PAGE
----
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Yea, I agree even in our 2nd match with 1678/3476 we could have won if we moved forward and placed that panel in Auto. I personally watched all our matches after the LA regional.

Also watch them from the opponents perspective, even though you do not know their inner dialogue, you can see how they understand the game and make more purposeful movements to stopping their game.

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Yea, it was suuupper easy to defend 3476 because their coach just points at where they are going its funny. We just follow him :crazy_face:

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how would you describe the result of this, long-term

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Sorry I don’t understand the question

Effective defensive decisions are made in advance of your target’s current movements. If you’re reacting to what they’re currently doing, you’re already too late.

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First off, don’t beat yourself up about it. It’s in the past – live and learn.

Frankly such things come with experience. Watching matches is great, but don’t just watch. Watch actively. I probably wouldn’t go so far as to take notes but I’d definitely think about what strategic decisions are being made that seem smart. Or if you see something dumb, then consider what you would have done differently.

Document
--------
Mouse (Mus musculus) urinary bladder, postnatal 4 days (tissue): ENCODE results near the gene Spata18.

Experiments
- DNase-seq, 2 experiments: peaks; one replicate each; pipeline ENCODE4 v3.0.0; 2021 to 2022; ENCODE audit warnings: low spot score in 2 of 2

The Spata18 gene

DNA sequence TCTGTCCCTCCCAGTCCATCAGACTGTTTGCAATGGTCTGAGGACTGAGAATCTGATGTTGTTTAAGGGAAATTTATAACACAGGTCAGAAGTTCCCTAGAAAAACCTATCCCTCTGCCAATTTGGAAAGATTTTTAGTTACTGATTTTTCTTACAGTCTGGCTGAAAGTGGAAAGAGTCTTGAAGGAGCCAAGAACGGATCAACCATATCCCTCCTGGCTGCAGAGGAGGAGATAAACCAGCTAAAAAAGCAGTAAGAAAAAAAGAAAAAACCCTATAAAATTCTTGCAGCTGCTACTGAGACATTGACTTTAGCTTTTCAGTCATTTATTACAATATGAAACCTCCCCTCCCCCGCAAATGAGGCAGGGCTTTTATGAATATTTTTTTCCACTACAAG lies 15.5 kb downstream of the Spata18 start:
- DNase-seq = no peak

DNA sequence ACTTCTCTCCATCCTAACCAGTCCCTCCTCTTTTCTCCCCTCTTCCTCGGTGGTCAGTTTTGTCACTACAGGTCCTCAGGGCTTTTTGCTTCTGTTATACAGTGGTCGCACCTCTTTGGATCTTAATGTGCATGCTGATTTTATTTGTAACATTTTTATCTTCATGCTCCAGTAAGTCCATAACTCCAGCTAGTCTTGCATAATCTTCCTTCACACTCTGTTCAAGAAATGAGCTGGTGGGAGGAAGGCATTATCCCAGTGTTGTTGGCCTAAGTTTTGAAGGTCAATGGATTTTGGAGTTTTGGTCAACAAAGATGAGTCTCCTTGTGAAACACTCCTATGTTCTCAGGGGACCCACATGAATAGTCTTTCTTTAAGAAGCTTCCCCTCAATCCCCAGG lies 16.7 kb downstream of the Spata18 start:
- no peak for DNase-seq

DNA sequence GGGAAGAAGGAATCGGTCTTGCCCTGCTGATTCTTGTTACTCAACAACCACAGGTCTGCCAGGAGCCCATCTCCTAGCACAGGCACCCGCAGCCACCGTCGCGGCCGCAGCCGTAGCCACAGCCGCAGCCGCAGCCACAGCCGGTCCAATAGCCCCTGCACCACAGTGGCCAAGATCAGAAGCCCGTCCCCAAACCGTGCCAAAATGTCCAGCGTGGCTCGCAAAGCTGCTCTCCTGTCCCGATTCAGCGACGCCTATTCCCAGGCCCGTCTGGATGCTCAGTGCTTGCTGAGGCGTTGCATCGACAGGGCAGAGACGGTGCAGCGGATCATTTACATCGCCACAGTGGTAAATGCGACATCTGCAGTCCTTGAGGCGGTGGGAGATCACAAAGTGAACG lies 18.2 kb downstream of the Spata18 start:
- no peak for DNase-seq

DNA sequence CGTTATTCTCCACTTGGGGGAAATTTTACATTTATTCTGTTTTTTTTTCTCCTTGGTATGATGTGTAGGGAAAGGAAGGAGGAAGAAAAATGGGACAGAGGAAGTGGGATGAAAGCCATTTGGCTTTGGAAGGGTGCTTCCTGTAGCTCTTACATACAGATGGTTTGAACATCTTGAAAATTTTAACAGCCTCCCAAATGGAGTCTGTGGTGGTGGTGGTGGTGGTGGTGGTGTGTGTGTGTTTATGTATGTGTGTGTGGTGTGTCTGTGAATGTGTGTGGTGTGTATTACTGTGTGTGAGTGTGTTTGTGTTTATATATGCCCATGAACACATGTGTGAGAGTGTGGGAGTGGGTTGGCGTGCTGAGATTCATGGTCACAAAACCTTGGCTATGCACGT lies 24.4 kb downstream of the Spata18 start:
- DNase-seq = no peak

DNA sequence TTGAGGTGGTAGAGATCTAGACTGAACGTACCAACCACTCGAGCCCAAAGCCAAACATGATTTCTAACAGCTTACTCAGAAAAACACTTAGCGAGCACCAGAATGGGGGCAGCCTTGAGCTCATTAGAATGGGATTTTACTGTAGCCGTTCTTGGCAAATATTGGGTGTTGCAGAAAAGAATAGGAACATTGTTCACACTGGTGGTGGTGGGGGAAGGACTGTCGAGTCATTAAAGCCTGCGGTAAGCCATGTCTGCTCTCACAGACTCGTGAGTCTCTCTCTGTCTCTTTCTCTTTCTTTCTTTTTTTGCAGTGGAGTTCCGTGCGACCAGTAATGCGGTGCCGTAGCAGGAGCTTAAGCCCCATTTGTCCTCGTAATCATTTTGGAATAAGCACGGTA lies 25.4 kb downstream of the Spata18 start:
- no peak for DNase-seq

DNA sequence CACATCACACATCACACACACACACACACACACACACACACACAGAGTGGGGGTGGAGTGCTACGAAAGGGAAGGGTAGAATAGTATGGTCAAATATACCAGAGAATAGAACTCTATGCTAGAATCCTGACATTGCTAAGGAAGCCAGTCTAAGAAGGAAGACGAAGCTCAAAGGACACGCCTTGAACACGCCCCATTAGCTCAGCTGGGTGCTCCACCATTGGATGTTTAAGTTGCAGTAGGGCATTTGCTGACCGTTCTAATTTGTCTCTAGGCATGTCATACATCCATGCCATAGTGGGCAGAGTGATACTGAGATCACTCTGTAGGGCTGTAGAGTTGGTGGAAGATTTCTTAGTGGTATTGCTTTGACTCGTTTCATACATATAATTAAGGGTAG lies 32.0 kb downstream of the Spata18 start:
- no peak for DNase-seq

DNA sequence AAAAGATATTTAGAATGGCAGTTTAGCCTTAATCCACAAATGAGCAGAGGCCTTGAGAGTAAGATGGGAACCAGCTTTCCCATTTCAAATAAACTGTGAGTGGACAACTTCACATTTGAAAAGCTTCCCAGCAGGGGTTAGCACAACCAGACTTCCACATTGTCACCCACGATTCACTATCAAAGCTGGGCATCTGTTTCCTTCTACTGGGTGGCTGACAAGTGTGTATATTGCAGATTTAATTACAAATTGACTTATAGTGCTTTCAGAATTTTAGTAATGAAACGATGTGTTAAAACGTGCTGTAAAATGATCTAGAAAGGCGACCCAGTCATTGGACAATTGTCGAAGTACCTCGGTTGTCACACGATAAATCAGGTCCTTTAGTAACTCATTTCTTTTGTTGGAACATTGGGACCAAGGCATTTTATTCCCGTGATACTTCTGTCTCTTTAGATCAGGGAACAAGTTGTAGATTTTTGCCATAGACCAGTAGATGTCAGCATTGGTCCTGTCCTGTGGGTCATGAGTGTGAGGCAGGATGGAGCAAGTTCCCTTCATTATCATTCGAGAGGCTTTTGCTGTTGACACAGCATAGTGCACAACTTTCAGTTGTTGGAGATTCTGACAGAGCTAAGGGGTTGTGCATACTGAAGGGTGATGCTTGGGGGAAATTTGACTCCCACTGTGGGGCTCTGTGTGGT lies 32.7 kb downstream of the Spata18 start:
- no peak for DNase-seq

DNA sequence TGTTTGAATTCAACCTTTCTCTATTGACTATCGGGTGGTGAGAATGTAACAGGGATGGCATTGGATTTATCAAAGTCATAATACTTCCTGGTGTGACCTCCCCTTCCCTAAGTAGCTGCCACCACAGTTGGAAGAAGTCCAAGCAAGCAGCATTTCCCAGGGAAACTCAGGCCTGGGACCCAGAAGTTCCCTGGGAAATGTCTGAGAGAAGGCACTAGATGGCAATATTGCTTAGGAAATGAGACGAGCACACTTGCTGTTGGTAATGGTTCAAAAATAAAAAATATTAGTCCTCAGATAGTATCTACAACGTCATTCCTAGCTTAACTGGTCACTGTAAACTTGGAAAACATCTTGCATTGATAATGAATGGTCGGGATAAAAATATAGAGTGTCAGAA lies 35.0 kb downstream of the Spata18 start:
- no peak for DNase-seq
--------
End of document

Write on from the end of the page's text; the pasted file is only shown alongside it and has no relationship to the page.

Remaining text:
Playing in as many matches as possible is also great. Off-season events will help. Part of it is also just being on drive team for longer. I’m not sure which grade you’re in, but carrying through your learning through many years is great. Watch your own matches and take notes. Especially if you’re doing multiple competitions in a season. What was your initial strategy? How well did you stick to that strategy? What did you miss, what could you have done better? what decisions did you make that were good and which ones were less good? Reflection and review is by far the most effective way to detect and correct mistakes.

Ultimately, yeah it’s experience. But by doing these things you can accelerate your experience or gain additional experience you wouldn’t have gained otherwise.

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I realized as soon as 1678 dropped their buddy climb but I couldn’t process it quick enough as I was telling the driver where to go and I had just told him to go to climb but by the time I looked at the battery he had already let them through. I realized right there we were screwed.

Still too late. Should have realized they were dropping the triple going into match 3 considering the point differentials in matches 1 and 2.